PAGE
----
The Algona Upper Des Moines from Algona, Iowa on June 7, 1899 · Page 3
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The Algona Upper Des Moines from Algona, Iowa · Page 3

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Wednesday, June 7, 1899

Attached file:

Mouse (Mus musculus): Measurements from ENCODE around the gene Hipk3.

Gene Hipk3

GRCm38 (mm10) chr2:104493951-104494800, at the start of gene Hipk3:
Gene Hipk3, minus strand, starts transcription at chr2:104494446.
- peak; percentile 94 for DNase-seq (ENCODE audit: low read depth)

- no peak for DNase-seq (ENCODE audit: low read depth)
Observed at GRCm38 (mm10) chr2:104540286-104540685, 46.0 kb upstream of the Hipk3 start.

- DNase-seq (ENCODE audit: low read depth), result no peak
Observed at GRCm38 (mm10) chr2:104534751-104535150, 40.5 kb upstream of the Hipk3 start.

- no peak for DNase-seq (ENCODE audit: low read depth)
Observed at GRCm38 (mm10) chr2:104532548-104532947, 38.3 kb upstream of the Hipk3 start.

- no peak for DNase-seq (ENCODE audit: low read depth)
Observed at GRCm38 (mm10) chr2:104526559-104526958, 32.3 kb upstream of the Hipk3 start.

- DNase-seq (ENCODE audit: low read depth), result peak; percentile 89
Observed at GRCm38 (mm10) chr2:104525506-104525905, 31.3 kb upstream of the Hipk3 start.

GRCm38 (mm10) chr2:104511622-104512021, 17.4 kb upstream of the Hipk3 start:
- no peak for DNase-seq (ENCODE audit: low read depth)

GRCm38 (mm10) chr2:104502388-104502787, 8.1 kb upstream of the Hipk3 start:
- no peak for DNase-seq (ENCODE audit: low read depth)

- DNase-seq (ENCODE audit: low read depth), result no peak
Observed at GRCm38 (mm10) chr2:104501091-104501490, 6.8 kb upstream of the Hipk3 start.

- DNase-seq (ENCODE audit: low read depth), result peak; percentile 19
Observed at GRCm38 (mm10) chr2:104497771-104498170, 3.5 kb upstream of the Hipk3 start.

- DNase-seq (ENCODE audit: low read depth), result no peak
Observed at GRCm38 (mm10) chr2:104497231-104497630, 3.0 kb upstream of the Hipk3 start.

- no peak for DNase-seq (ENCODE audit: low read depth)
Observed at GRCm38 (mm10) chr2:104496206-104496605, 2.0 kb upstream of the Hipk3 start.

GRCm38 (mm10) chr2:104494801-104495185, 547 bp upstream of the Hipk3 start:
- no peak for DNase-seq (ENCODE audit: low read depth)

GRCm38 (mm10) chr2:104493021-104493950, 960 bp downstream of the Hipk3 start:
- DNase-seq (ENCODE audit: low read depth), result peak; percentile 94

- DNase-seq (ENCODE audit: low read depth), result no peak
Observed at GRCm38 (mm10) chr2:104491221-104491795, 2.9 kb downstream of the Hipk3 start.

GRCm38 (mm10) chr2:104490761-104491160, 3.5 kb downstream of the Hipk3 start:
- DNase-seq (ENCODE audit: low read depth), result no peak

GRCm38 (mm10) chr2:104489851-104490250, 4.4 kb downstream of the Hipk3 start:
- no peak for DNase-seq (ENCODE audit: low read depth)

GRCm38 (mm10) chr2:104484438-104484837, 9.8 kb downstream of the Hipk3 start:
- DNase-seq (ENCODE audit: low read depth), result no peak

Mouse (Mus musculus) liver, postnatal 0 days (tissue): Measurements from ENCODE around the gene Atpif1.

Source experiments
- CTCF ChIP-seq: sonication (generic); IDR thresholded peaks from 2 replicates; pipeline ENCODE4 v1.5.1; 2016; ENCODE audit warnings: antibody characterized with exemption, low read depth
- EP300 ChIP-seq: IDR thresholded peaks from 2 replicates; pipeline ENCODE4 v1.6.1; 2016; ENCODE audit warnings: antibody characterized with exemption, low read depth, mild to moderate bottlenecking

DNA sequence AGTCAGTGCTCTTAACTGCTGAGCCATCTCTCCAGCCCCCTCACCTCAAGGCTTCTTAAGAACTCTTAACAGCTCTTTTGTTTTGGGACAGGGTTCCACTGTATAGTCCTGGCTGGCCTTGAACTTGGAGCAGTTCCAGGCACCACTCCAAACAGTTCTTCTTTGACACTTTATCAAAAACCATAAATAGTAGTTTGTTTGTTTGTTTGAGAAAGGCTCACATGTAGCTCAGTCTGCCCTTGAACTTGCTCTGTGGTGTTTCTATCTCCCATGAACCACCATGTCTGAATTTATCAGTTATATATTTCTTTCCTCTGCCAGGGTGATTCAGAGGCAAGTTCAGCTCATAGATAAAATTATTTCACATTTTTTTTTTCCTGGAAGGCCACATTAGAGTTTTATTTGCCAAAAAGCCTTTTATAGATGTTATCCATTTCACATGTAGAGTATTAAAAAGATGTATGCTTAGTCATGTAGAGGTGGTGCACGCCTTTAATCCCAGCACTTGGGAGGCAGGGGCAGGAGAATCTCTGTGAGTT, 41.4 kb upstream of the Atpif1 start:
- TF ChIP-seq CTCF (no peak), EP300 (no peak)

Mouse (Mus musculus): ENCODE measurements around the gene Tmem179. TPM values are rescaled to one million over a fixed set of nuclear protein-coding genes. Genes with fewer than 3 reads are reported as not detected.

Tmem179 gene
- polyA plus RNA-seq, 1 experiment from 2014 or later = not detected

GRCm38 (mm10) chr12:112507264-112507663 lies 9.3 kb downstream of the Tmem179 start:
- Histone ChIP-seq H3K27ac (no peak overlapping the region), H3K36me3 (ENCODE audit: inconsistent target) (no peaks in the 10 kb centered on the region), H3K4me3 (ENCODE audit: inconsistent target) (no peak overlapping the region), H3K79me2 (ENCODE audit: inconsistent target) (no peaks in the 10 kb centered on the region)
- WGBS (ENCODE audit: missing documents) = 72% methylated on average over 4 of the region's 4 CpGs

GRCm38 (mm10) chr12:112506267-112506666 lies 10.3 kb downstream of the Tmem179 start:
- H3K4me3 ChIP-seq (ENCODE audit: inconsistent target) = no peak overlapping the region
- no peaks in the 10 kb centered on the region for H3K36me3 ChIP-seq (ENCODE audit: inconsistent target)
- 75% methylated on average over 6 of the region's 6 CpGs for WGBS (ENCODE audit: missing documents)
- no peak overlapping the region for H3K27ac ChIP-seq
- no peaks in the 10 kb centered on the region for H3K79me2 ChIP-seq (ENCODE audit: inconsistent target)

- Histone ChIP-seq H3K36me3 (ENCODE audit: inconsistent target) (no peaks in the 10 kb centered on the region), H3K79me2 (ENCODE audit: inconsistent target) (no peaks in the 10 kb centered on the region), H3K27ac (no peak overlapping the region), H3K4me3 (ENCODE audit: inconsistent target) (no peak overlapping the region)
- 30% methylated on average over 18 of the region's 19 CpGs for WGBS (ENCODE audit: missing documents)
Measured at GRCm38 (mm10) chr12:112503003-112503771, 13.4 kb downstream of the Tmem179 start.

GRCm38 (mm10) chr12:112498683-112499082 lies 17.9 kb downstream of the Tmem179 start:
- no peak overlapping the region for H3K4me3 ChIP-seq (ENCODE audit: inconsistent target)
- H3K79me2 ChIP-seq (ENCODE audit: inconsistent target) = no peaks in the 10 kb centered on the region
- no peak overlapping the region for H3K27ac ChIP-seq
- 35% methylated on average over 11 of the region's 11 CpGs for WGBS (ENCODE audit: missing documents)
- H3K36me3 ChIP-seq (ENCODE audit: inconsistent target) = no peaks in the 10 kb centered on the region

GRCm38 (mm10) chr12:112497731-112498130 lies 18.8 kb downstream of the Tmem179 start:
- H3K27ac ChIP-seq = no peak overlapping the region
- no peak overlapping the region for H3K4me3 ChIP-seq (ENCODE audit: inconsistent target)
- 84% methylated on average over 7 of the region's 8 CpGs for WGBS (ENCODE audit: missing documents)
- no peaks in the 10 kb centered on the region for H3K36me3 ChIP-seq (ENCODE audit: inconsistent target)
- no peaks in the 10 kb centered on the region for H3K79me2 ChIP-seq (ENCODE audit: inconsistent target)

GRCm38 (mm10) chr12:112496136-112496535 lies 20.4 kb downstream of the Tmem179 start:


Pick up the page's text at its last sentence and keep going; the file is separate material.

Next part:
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'M M01NE8: ALGONA IOWA. WtlBNESBAY Or, The Adventures of An Eton Boy, CHAPTER XVII—(Continued.) Soon after this, when evening came bn we heard a noise in the forecastle, and the voice of Hislop exclaiming: "Stand clear—sheer off, Antonio! If you come athwart me, I'll knock you down with a handspike! What! you grip your knife, do you? Well, just do it again, and I'll chuck you overboard like a bit of old junk." "What is .the matter now?" said I, hastening forward. "Oh, this rascally Spanish creole has been swearing at the men again, and In the same fashion, and all wore false noses of singular size and great brilliance, with low wigs and long tails. On Neptune and his goddess receiving a dram and questioning the captain about his crew, it was discovered that Antonio and I were the only two on board who had never crossed the line before; whereupon the Tritons whooped and danced as they laid violent hands on me. I submitted to the usual shaving arid so forth with a good grace, and compounded, to avoid other annoyances, for two bottles of threatening old Roberts." "He vows, sir, he will burn the ship," said Roberts, who seemed considerably excited. . "Burn the ship," reiterated Weston. "I have a great mind to put him in the bilboes for the remainder of the voyage." " 'Twere best for all concerned, sir," Bald Tom Lambourne, touching his forelock with his right hand, and giving the deck a scrape with his left foot; "or set him adrift with some provisions in the jolly-boat." "Come, come, Antonio," said Weston, with greater severity than I had hitherto seen expressed In his open and honest countenance, "you must haul your wind—for some time you have been going too far. I can't spare my jolly-boat, and, thank heaven! the days of marooning are past among British sailors, but beware you, ship- Anate, or the bilboes it shall be, and %e have a pretty heavy pair below. And as for you, Marc Hislop," • he added, in a low voice, when we walked aft, "take care of yourself, for these Spanish. Creoles are as slippery and treacherous as serpents." . "I'll keep my weather eye open," said Hislop. "You will require to do so, I think." "You do?" exclaimed the Scotsman, with growing anger. "If he proceeds thus, I'll break either his heart or his neck." .Next morning, Roberts, the old man- o'-war's man, who had always been Antonio's chief accuser concerning his dreams, was nowhere' to be found on board! All the hands were turned up; the whole br.ig was searched, the forecastle berths, the cable-tier, and every place below from the fore to the after peak, but there was no trace of Roberts, save his old tarpaulin hat lying crushed and torn in the lee scuppers. He was last seen when turned up to take the middle watch, which extends from 12 to 4 o'clock a. m., and Antonio was then in his hammock. Roberts was entered in the log as "having fallen overboard in the night;" but his loss cast a terrible gloom over all the ship. Suspicion grew apace, and seemed to become confirmed, as open war was soon declared between the crew and Antonio. Every man was ready to take his "trick" at the wheel, rather than trust the Eugenie to his steering in the night, lest he might let her broach to, and lose her spars, or do some othTer mischief; and no man, if he could avoid it, would lay out on the yard beyond him. No man. would walk on the same side of the deck with him, or exchange a word, or a light for a pipe, or use the same cup or plate; so he was generally to be seen, leaning moodily and alone, against the windlass bitts, with his black eyes- flxe'd on the horizon, as if he expected a sail or something else to heave in Bight. We shall soon see how all this ended. CHAPTER XVIII. We Cross the Line. \Ve were now in the latitude of burning days, of starry nights, and bright blue seas. The winds were light, and, as usual, near the line, there was a tremendous swell upon the ocean, which rose in long and slowly-heaving hills, without foam or ripple—smooth, glassy and without sound. On a lovely night, when the ocean seemed to sleep in the moonshine, we ? crossed the equator. \ The Euger;e was running with the 4, lee clews oii—i. e., with a flowing J& sheet—when Father Neptune came on * f f board, and the usual unpleasant pranks "'were played on those who'had never •passed the-girdle of the world before. Great preparations had been in progress all day in the forecastle, and these were perfected under cloud of nlghtl All the crew were on deck save Antonio, who turned in, having probably a dread of what was about to en' sue, and knowing that he was anything but a favorite. Accompanied by the shouts of the crew, and preceded by Will White, playing "Rule Britannia" on a violin, old. Father Neptune was drawn on a species of hurdle aft "to the quarterdeck, where Weston stood ready to receive him, with his hat in one hand find a case-bottle of brandy in the other. Under an old swab, which had been well dried and curled to make a wig for the son of Saturn and Vesta. I „ recognized the grotesquely tattooed "jg, visage of my friend Tom Lambourne. ^ A cutlass was stuck in his girdle, and he wore a huge paunch of canvas stuffed with oakum. In a gown made by the sallmaker, Ned Carlton officiated as Amphritrlte; p,nd both deities were armed with haiv poona, as emblems'of their dominion v > over the sea. attendant Tritons were got up. brandy,, and ascending to the main- cross-trees without going through the lubber's hole. But for the Cubano there was neither ransom, escape nor outlet; and the poor wretch, in consequence of his mysterious antecedents, was very roughly handled, the more so that he had threatened to use his knife if molested. It was soon trundled out of his hand by one body of Tritons, while another soused him well with salt water as he was conveyed past the long boat, which was lashed amidships, and in which they were stationed with buckets ready filled. Held fast on every side, he was brought before the "goddess-born" and inexorable monarch of the main, who ordered "the Lord Chief Barber at once to shave him." Now, as Antonio had a rather luxuriant beard and mustache, the plentiful application thereto of a compound of tar and slush, such as we vised for greasing the masts;* was the reverse of agreeable; but the stern orders of Neptune, which were bellowed hoarsely through a tin trumpet, were faithfully and elaborately obeyed, and the contents of a dirty iron pot were smeared over the cheeks, beard and mouth of the Cubano by Billy, a mischievous ship-boy, with an unsparing hand. "Demonio! Maldita!" was heard at intervals, and greeted with laughter; but when he attempted to storm or swear the brush—a reeking tuft of oil, tar and every horrid grease—was thrust into his mouth. The Lord Chief Barber was now commanded to remove this noisome mess with his razor, and he scraped It off- with a piece of hoop, which had been carefully notched for the purpose —a process which, as it uprooted sundry thick portions of Antonio's coal- black bristles, caused him to yell and sputter out hoarse Spanish oaths alternately. He was again deluged with salt water; and greater serverities were about to be practiced upon him, as some of the Tritons cried, for "the ghost of Roberts to come out of the sea;" others, to "smoke him, by putting his head in the hood of the cook's funnel," when Weston ransomed him for two bottles of brandy, and he was permitted to slink away to his bunk, breathing vengeance against all his tormentors. Grog was again served round, the deck was cleared for a dance, and the crew footed the hours away in a succession of hornpipes, while the grim Cubano lay growling In the forecastle. Three cheers for the Captain, and three more for Marc Hislop, terminated the fun, and all but the watch retired below. "They have gone too far with that fellow, as some of us may discover before the voyage conies to a close," said Hislopi when we were having a parting glass in' the cabin. "Yes," replied Weston; "he is a dark dog, and though I am not very rich, I would give a hundred pounds to fathom the mystery of old Robert's disappearance. Well, here's to our wives and sweethearts at home." "I have neither sweetheart nor wife," 'said Hislop, as he tossed off his glass; proceeded methodically to fish them on board. We procured strong lines, baited the hooks with pieces of pork, lashing thereto a buoy formed of a common cork, and lowered four of them over the stern. They had scarcely touched the water, when amid a furious flapping of heavy pinions, they were eagerly swallowed; the hooks and lines began to bear taughtly, and we soon had four gigantic albatrosses splashing the water into froth in their Ineffectual efforts to escape. We towed them in, hand over hand, and after measurement found the smallest to be eleven feet from the tip of one wing to the tip of the other. Though rank and fishy in flavor, the flesh of these birds was made into sea-pies, on which the crew were regaled for two days after, and they partook of It with great apparent relish. But Jack is not very particular, e»- peclally when at sea. Though none of the crew shared the superstition connected with the destruction of an albatross, and probably none, save Hislop and myself, knew GUEATMENCHACTOE THE HANDS OF RACINE ART REACHED PERFECTION, Compared with Shalcespenro—"Contem- porary Truth, Historic Troth, Hainan Truth Are Three Degrees of trofnn- dlty" In the Work of Both, (Special Letter.) Jean Racine died In the 60th year of his age, on April 21, 1699. It was in his hands that the French classic drama reached its true perfection, and became a work of consummate and monumental art. The three most saliently Individual and self-justifying forms of extant drama (leaving aside the Wagnerian music drama) are the Athenian, tub Elizabethan and the French classic. Each had its own peculiar and clearly discerned ideal, each had Its own special adjustment of balance between the Bacchic and Apollonic elements of creative frenzy and restraining wls- 'dom and each produced Us Imperlsh- Raclne, leads hla cbmparlson of the two dramatists to a sounder and more fruitful conclusion: "Contemporary; truth, historic truth, human truth, are the three degrees of profundity In the work of Racine, as In the work of Shakespeare." For the accompanying portrait of Racine my thanks are due to the courtesy of the authorities at the South Kensington museum. tHE MARKfct REPORT* DRESS REFORM. •Jnotatlona on Chicago Prices tot Lite Stock. Chicago, June 2.—the following ta^ ble shows the range of quotations dn the Board of Trade today: Articles. —Closing.— Wheat— High. Low. June 2. June 1. July ..? .77% $ .76% $ .76% $ .76% the splendid ballad written by Coleridge, it would seem as if our misfortunes commenced with that day's wanton sport! The huge sea birds became shy and left us. The sun set amid saffron-colored waves, and the western sky was all aflame, when the sails began to fill and collapse as the wind came in heavy puffs, causing the masts to sway from side to side, and the bellying courses to crack and flap with a sound like thunder. At last there came a steady breeze; the courses were left fall, and with both sheets aft, for the wind was fair, the Eugenie once more walked through the shining waters. Full, round, and silvery the moon arose, and tipped with liquid light every wave, that seemed to dance onward with the brig, which in half an hour had the snow-white foam flying in sheets over her catheads. It was about the hour'of 1 in the morning that the horrible events which I am about to relate occurred. I was in the middle watch, relieving Weston, who, as the tropical dews were heavy, always ordered Billy the cabin boy to give mo a glass of brandy-and-water before going on deck, for fear of ague, and then he turned in. The sullen Spaniard Antonio was at the wheel. Tom Lambourne, Ned Carlton and I were walking to and fro, loitering at times, and looking at the compass to see how she headed—now aloft to observe how the sails drew— anon over the side, where the water bubbled merrily past, or ahead at the patch of blue and star-studded sky which was visible under the leach of the fore-course, as the brig's bow filled every now and then, and she rolled heavily from side to side, as all vessels do when running before the wind. All was very still, for, save the bubble of the water in the wake astern, or a gurgle as it surged up in the rudder case, the creaking of a block, i.\the iron slings of the lower yards, not a sound stole upon the first hour of the silent morning. Two of the albatrosses we had caught were hanging by the legs from the gallows-top abaft the foremost, where their great extended wings swung somewhat mournfully to and fro in the wind and by the motion of the ship. (To be continued.) ».ble masterpieces. These great types HOTEL'S GOOD POINTS. "but I have a poor old mother who loves me as well as either could do." Weston's eye wandered to the portraits of his wife and child, to whom he was tenderly attached, and for whom all his savings, by salary, tonnage, and hat-money, were carefully hoarded; for whom, poor fellow, he tempted the dangers of the great deep, the war of the elements, and endured the hardships of a sailor's life—his wife, his little one, and their home— "his all; his sheet-anchor in this world, and his guide to the next," as I once heard him say, forcibly and strangely. CHAPTER XIX. The Cubano Unmasked. As we kept the coast of South Africa weir aboard, a few days after we saw Cape San Roque, or, as it is sometimes called, Point Pelinga, the northeastern extremity of Brazil, rising from the blue water like a purple cloud. But it diminished to a low black streak on our weather quarter when the sun set, and we found ourselves ploughing the waves of the South Atlantic. There fell a calm for a whole day after this, and while the Eugenie rolled lazily on the long glassy swells, with her topsails flapping, and her courses hauled up, the sole amusement of the crew consisted in catching albatrosses, or in killing them, undeterred by the old superstition that it was a bird of "good omen," or by the gtory of the "Ancient Mariner," of which they were probably ignorant. A flock of these gigantic sea-birds congregated under our stern, where they gobbled up everything that was thrown over to them; so Hislop and I Those Are the Ideas of a Man TVlio Knows, Too. "I have a record of over 700 hotels where I have stopped," volunteered a weH-known and popular minstrel performer to a Washington Star reporter, "which are scattered all over our glorious country, from Maine to the Rio Grande, and it is to be presumed that I know something of hotel life after living in them and In hotels alone nine mouths out of every year for the past twenty-five years. Besides the 700 and over I have a record of, I have stopped at some hotels where I : did not make a record. At many of the 700 I have stopped from ten to twenty times, generally from one to six days each time. Now, what I am getting at is that those who complain most of hotel life in this country are those who know the least about it. During three months of each year I live at my own home. I come in con-, tact with wanderers, traveling people' like myself, and associates, by the : thousand, and I hear what they have to say about hotels and hotel life. The professional traveler has no-kick like the amateur or occasional traveler; he knows enough to know that he is as a rule better fed at even the second- JEAN RACINE. have been left by the tide of time standing as landmarks in the history of art, as objects of veneration and enjoyment, but serving no longer as working models except at their modern imitator's own risk o£ producing works which, however admirable as purely literary performances, must fall to exhibit any of the vital signs of native and necessary impulse. And this is a risk such as only dramatic genius of the highest kind could afford to disregard. Our own dramatic development is so abundantly rich tha< we could afford to recognize more warmly than we do the merits of a form whose very raison d'etre would almost seem to be to unconsciously supplement our own by setting in chief prominence those dramatic constituents which, in view of our own ideal, It was our business to practically disregard. It was the privilege of Greek art alone (except in "far between" and isolated Instances) to strike the unerring balance between form and matter.. In this connection it will not be out of place to refer to one of the profoundest and moat original of modern writers on Greek tragedy, Frledrich Nietzsche namely, who from his nationality will not be suspected of any undue partiality for the French muse in general, or in particular for so notably un-German a tragic type as that of which Racine's productions are the highest embodiment. It is in one of his earlier books, "Merischllches, All- zumenschliches" (1878), that Nietzsche speaks of the strict restraint which the French dramatists imposed upon themselves with respect to the unities of action, place and time, to style, to form of verse and build of sentence, to choice of words and thoughts, as being no less important a schooling than that of counterpoint and fugue in the development of modern music. Ho recommends us only to read from time to time Voltaire's "Mahomet" in order to become perfectly clear as to the loss inflicted once for all upon European culture by the break with the traditions of French tragedy. Voltaire was the last of the great dramatists who, with all his many- sidedness and all his capacity for powerful tragic feeling, subjected himself to the influence of Greek moderation. In this book Nietzsche seeing to me to have clearly indicated one of the most significant aspects of French tragedy, as well as Voltaire's position In the development of it. Coming after Corneille and Racine, Voltaire In most constructive essentials can hardly be counted inferior to either, though, if judged on purely poetic grounds, his inequality with them is manifest.' Still, if his verse lacks the heroic and ethic fullness of the former's and the combined solidity and mollesse of the latter's, it has qualities of its own which make it a perfectly adequate vehicle for the expression of Duchess of Irlfe Endeavoring; to Change a Certain 1'optilnr Fasljon. The Duchess of Fife, the daughter of the Princess of Wales, has undertaken a Herculean job. It is nothing less than the destruction of the English fashion of going decolette promiscuously. The English women, as Marie Corelll remarks in "Vendetta," expose themselves more than the women of any other civilized nation, despite their boasted prudery. The women of wicked France, surprising to state, have long since abandoned the low-necked gown for ordinary events. Yet their English and American sisters continue to abbreviate their bodices at every possible chance. The Duchess of Fife does not frown the decolette down entirely; she merely maintains that at common entertainments, such, as at the theater, the seaside or at ordinary receptions, a yard or two of shoulder, neck and arm are exposed needlessly. At the first night of some great opera or play she would go with her gown cut low, but despite the queen and the fashions of all the world, she must say that on some occasions this dress is entirely out of place. Just what effect her crusade will have is hard to predict. The quee'h is firmly set for the low-necked style, and will allow no lady -to be presented at her court unless so attired, yet the Duchesa of Fife is quite a leader in society, and is supposed, in addition, to have the sympathy of her mamma, the Princess of Wales. Sept . Deo ., Corn— July Sept Dec i Oats— May July Sept Pork— July Sept Lard- July Sept .78% .79% .33% .34% .33% .23% .23% .20% 8.10 8.25 ,77% .78 .32% 5.00 5.12%' Short ribs— July Sept 4.60 4.72% .22% .22% .20% 8.00 8.17% 4.97% 5.07% 4.55 4.70 .77% .78% .33% .33% .33% .23% .23%' .20% 8.10 8.25 4.97% 5.12% 4.67% 4.70 .77 ,83 .33% .32% ,22% .20%; 8.00 8.15 • 5.00 5.12%' 4.55 4.67%' Chicago Live Htook Report. Chicago, June 2.—Today's arrivals were barely tip to the average for Friday's market, and the few attractive cattle sold more readily than Thursday and at a little firmer prices. Hogs recovered most of the decline noted earlier this week, nearly all selling in good time at that, but the trade in sheep and lambs was still feeble and unsatisfactory to the selling side, at the lowest scale of value In several weeks. Receipts were estimated at 2,000 cattle, 22,000 hogs and 5,000 sheep. Values for cattle and sheep are close to the lowest level of the week, but hogs have moved up 5@10c from Thursday's bottom range. THE LATE MRS. WM. C. WHITNEY (New York Letter.) Mrs. Whitney was a member of the celebrated May family o£ Baltimore and was closely related to the Jays, Kanes, Oelrlchs, Webbs and Winthrops of New York. Her first husband was Capt. Arthur Randolph of the British army. They met at Dresden years ago. Randolph was married, but divorced his wife and followed the then beautiful Miss May to America. Her parents violently opposed the marriage at first, but finally consented. Randolph died In Canada a few years after their marriage. The widow remained single for many years, but In 1896 married William C. Whitney. She was a beautiful woman, splendidly educated and entertained graciously. The accident which cost her life occurred at Alken, S. C., on February 21, 1898. She was following the hounds, and, while going under a bridge after the deer, her head struck one of the timbers. Every possible effort was made to save her and for months her neck and shoulders were inclosed in a plaster cast. It became advisable that Mrs. Whitney should be removed to New York, where there were more modern surgical appliances than could be obtained In Aiken. The surgeons were concerned as to how and in what sort of a car Mrs. Whitney could be transported. "Let a car be made," said Mr. Whitney, "or a train or a railroad, If necessary." It was done. Four luxurious Wagner coaches were placed on a side track near Aiken, and for three weeks they were kept there, attached- to an engine with steam up, while expert designers altered and planned and carpentered that Mrs. Whitney might travel northward undisturbed. It amounted to the practical rebuilding of a car, but it was done at last. Then the car was run out on the main track and the strange sight was seen of a great New York surgeon reclining on a bed while the engineer made short, quick runs, sudden stops and jerks backward. Mr. Whitney and Dr. Bull superintended all this, and until no jar whatever could be communicated to the bed they were not satisfied with the work of the car builders. It was a fairy-like journey north, and it ended at last in the Whitney GEO, K, NASH NAMED IN OHIO. Chosen as Republican Candidate for Governor. Columbus, Ohio, June 3.—Judge George K. Nash was nominated for governor on the second ballot by the state republican convention on Friday. On motion of Chairman Holcomb of Cleveland, the nomination of Nash was made unanlmoua without a count. George K. Nash is a leading attorney of Columbus, 45 years old, and a widower. He has been prosecuting attorney of Franklin county, attorney general of the state, member of the Supreme court, and, during four campaigns, chairman of the state committee. The platform Indorses the national and state administrations, upholds the president's course In the Spanish and Filipino wars, and declares for the gold standard. On the questions of trusts the resolutions say: "We commend the action of the Seventy-third general assembly of Ohio in passing the stringent law now on our statute books, prohibiting organization of 'trusts,' and we denounce such unlawful combinations as Inimical to the Interests of the people. We pledge our party to such further leg-, Islatlon as experience may determine! necessary to prevent the formation and; operation of such iniquitous and dangerous combinations." , Other resolutions recommend laws for equalizing taxes, uniform system of selecting delegates for state conventions, protesting against lynching, and strongly favoring the Ohio centennial at Toledo in 1902. grade hotels than in the ordinary private house; that is, he has more to eat if he desires and a larger selection to choose from. As far as the room is concerned, the traveling man only has it to sleep in, and, provided the bed is good, he does not care a rap about the other furniture, or whether the room is papered or whitewashed or not, so that it is clean. In the minstrel business a ballad singer is generally the hardest man to please, and if we find that he likes a place, it suits all the rest of. the company. My opinion that the hotels feed well goes with them all, north, south, east and west. Now and then some are specially good. The difficulty with the so-called poor hotels is that the eaters are bad—it is not the food. A poor sleeper likewise makes a very poor bed. The ballad singers say this, and what they say goes for all it is worth." pry Philosophy. "There is one thing," continued the Dry Philosopher, "that can be proven by a goat's head—a striking countenance is not always a sign, of brain," those genuinely tragic passions whicn, in his best efforts, he Is able to set in motion and conduct to their denouement with a master hand. I am the more inclined to lay stress upon this estimate of Voltaire's tragic productions inasmuch as, on this side of the channel, their claims are scarcely held to be serious. I noted recently in one of our most widely read and most frequently noted histories of French literature, for instance, that such a masterpiece of severe form and pregnant passion as Voltaire's "Merope" is dismissed in a single phrase as being nothing more than "a prodigy of ingenuity." The author of this same book, at the conclusion of his comparison between Shakespeare and Racine, tells us that no one can doubt that, if Shakespeare had chosen to adopt the style and had accepted the censorship of a Boileau, he could easily have written "Phedre"—a statement only a degree less misleading than if he had attributed to Shakespeare the easy ability, at choice, to have written the Sophoclean "Oedipus MRS. W. C WHITNEY, mansion of Fifth avenue. Then, for the first time, the X-rays were used and the full extent of Mrs. Whitney's injury was made out. Afterward she was taken to the Whitney home on Long island, but It was not long before the invalid pined for the sea breezes of Bar Harbor. Forthwith there appeared, at the beck of the same magician, a yacht that was almost a floating hospital, tp take Mrs. Whitney to Bar Harh,9| s After a Uttle w' " the same y, back ~ Subsidies Are Favored. Wichita, Kan., June 5.— When Pros- . ident Stannard called the trans-Mis- sissippi congress to order Friday not more than half the delegates were present. A resolution asking for the national congress to appropriate $500,000 for a Louisiana purchase celebration, to be held at St. Louis In 1903, was unanimously adopted. The -resolutions committee reported favorably upon Senator Hanna'a suggestion to subsidize the American merchant marine. M. W. Bates spoke against the scheme, characterizing it as a humbug, and saying it was only a plan of capitalists. Many delegates spoke in favor of subsidy, and as a result the resolution was adopted. Puylng Up Wusloyan's Debt. Bloomington, 111., June 5. — As a result of the meeting held Thursday night in aid of the Illinois Wesleyan university of this city about $5,000 In pledges has been added to the subscription for the purpose of freeing the time-honored college from its incubus of $36,000 debt. The total subscription toward th'is end is now $20,000. Committe.es have been appointed to carry on the work by special solicitation, and it is hoped and confidently expected that by June 15, commencement day, the remaining $16,000 will have been pledged. AltRold Intends to Resign. Louisville, Ky., June 5.— The report that ex-Gov. Altgeld of Illinois would resign from the committee on ways and means of the national democratic committee was confirmed in a statement made by him Friday. Furthermore all the members may resign. "As far as any dissension is concerned," he said, "I can't say that there is any. I will resign and I feel sure all the other members will do the same thing. We have been on this committee long enough and should give others a, chance," To Tex,, June 5.— Gov. 4 positively that he -- Tyrannus." M. Emlle Deschanel, his elaborate and suggestive